European Commission chief Jean-Claude Juncker has called a mini-summit in Brussels for Sunday (25 October) to tackle the migrant crisis along the Western Balkans route, his office said.
The leaders of Austria, Bulgaria, Croatia, Germany, Greece, Hungary, Romania and Slovenia will meet their counterparts from non-EU states Macedonia and Serbia, Juncker’s office stated on Wednesday (21 October).
“In view of the unfolding emergency in the countries along the Western Balkans migratory route, there is a need for much greater cooperation, more extensive consultation and immediate operational action,” a statement said.
“Juncker has therefore called a leaders’ meeting on 25 October to discuss the refugee flows along the western Balkans route,” following discussions with several leaders, the statement added.
EU interior ministers will then hold an emergency meeting on the migration crisis on 9 November. Two days later, EU leaders are due to meet counterparts from Africa and the Middle East at a summit in Malta to discuss ways to control migration flows.
An unprecedented number of people, mainly fleeing conflict in Syria, Iraq and Afghanistan, are travelling through Turkey, Greece and the Western Balkans, seeking new lives in Germany and other EU states.
Slovenia under pressure
Tensions have built along the migrant trail after Hungary shut its borders, diverting the flow west to Slovenia, which in turn has also limited arrivals, along with Croatia. Since Saturday (17 October), more than 21,455 migrants have arrived in Slovenia, a nation of two million people.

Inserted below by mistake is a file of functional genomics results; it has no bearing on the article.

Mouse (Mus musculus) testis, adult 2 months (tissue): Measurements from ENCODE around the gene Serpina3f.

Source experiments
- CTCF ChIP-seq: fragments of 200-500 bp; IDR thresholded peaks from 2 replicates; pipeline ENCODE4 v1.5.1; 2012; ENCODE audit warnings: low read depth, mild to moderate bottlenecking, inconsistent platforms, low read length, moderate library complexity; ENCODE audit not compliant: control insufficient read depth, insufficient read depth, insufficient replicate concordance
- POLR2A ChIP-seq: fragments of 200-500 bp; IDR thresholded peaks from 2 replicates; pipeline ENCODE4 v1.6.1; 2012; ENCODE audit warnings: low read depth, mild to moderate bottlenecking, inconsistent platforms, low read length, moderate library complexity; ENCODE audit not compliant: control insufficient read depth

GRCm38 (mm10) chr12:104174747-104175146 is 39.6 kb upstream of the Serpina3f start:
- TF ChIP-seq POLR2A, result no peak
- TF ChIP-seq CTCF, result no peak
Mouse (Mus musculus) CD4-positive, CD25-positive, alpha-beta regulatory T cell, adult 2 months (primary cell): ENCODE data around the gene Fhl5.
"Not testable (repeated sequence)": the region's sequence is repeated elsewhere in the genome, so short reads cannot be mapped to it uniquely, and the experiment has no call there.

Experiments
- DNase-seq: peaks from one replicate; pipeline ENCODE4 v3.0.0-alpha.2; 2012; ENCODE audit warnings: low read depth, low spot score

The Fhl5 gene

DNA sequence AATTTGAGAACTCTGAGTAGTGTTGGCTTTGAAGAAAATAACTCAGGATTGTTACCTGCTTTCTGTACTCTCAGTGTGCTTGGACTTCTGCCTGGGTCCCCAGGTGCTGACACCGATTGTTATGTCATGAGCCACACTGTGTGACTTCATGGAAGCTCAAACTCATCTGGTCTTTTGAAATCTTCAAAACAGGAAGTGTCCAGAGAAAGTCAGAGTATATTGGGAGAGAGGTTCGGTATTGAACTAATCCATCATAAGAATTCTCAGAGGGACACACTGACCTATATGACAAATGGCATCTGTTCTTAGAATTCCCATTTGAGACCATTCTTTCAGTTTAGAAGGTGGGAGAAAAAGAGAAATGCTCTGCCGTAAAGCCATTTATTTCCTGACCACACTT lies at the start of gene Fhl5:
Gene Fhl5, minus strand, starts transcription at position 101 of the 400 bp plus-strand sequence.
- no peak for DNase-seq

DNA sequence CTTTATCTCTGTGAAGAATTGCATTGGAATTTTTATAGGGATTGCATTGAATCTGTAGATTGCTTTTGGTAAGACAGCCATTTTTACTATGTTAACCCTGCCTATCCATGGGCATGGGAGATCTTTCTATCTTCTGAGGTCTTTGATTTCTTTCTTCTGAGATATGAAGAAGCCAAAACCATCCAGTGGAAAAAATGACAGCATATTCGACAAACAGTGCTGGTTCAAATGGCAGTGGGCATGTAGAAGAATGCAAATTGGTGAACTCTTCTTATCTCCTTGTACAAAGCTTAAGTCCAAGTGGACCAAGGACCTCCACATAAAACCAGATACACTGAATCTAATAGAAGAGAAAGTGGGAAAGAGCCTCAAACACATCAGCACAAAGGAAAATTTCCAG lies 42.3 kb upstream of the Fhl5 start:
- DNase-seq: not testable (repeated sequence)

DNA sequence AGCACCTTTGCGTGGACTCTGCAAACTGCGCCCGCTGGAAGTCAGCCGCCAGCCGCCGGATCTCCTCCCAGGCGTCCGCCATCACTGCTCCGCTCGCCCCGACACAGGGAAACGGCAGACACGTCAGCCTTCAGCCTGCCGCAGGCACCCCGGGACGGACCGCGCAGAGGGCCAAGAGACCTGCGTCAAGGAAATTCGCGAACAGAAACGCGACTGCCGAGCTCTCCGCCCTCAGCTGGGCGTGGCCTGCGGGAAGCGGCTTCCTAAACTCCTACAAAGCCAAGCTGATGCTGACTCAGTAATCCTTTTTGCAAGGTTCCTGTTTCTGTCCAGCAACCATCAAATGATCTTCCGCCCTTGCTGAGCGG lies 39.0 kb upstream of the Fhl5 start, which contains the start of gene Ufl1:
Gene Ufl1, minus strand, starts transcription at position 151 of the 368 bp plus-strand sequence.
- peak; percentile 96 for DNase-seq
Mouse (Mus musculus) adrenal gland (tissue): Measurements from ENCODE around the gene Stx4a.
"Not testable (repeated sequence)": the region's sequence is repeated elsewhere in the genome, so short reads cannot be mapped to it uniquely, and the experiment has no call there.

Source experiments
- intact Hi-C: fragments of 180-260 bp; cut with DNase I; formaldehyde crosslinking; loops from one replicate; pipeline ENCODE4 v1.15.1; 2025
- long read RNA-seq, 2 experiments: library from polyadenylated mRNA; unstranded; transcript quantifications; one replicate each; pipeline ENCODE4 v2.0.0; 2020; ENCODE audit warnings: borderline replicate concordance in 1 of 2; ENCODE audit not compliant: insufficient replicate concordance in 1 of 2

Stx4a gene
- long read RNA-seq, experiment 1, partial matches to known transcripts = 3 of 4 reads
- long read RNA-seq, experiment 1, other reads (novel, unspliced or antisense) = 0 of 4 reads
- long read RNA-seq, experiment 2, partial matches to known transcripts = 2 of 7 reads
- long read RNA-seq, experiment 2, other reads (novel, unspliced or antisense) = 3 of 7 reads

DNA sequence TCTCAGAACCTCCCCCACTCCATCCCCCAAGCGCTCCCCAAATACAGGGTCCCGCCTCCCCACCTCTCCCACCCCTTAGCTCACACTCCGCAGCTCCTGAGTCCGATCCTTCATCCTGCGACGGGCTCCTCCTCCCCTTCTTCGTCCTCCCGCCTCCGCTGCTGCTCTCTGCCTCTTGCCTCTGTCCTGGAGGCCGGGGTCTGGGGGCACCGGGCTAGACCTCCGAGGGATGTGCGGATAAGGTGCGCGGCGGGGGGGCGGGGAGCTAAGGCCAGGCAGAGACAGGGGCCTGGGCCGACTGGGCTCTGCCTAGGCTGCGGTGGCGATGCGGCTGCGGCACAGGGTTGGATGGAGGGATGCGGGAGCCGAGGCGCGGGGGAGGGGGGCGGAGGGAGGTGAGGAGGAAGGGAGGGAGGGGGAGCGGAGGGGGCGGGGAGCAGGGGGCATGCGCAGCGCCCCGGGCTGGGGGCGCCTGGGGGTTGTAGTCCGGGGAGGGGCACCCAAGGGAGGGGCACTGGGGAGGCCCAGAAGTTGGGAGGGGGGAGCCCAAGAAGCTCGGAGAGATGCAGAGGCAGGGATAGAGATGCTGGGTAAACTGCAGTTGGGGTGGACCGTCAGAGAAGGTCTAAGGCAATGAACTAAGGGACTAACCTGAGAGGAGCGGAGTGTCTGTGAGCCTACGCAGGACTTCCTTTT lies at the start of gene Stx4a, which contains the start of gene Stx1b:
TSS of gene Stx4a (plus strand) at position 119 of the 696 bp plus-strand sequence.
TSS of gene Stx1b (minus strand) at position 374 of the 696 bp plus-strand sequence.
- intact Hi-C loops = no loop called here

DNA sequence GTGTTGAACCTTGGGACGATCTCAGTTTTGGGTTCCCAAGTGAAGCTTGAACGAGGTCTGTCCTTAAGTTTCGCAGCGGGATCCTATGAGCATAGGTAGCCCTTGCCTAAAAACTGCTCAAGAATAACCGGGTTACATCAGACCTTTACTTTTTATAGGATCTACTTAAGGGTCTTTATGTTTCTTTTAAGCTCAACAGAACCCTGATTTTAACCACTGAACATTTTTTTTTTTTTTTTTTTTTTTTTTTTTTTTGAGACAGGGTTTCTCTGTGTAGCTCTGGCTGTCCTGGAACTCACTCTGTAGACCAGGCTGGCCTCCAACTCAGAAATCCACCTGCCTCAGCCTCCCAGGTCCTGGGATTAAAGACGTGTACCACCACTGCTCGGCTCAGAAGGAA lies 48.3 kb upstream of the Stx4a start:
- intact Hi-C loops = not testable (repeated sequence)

In response to the crisis, Prime Minister Miro Cerar on Tuesday (20 October) asked the EU for backup from police forces in other EU countries and extra equipment for its own officers.
The Slovenian parliament also amended the country’s defence law early Wednesday to allow soldiers to join border police in patrolling the 670-kilometre (416-mile) frontier with Croatia.
Under the measures, soldiers can detain people and hand them over to police, as well as issue orders to civilians in the border area.
“The last 24 hours have been the toughest and most demanding since the start of the crisis,” the Slovenian government said, warning it was “delusional” to expect small countries to succeed where larger ones had failed.
EU Commissioner for Migration Dimitris Avramopoulos is expected to visit Slovenia on Thursday (22 October) to discuss the request.
Meanwhile, several hundred more migrants were waiting in cold weather near the Croatian border to cross into Slovenia on Wednesday morning, an AFP reporter said.
Berlin welcomes Sunday’s meeting
German Chancellor Angela Merkel welcomed Juncker’s decision to call the meeting next Sunday.
“The ongoing refugee crisis can only be tackled if everybody works on it together,” Steffen Seibert told reporters at a regular government news conference on Wednesday (21 October).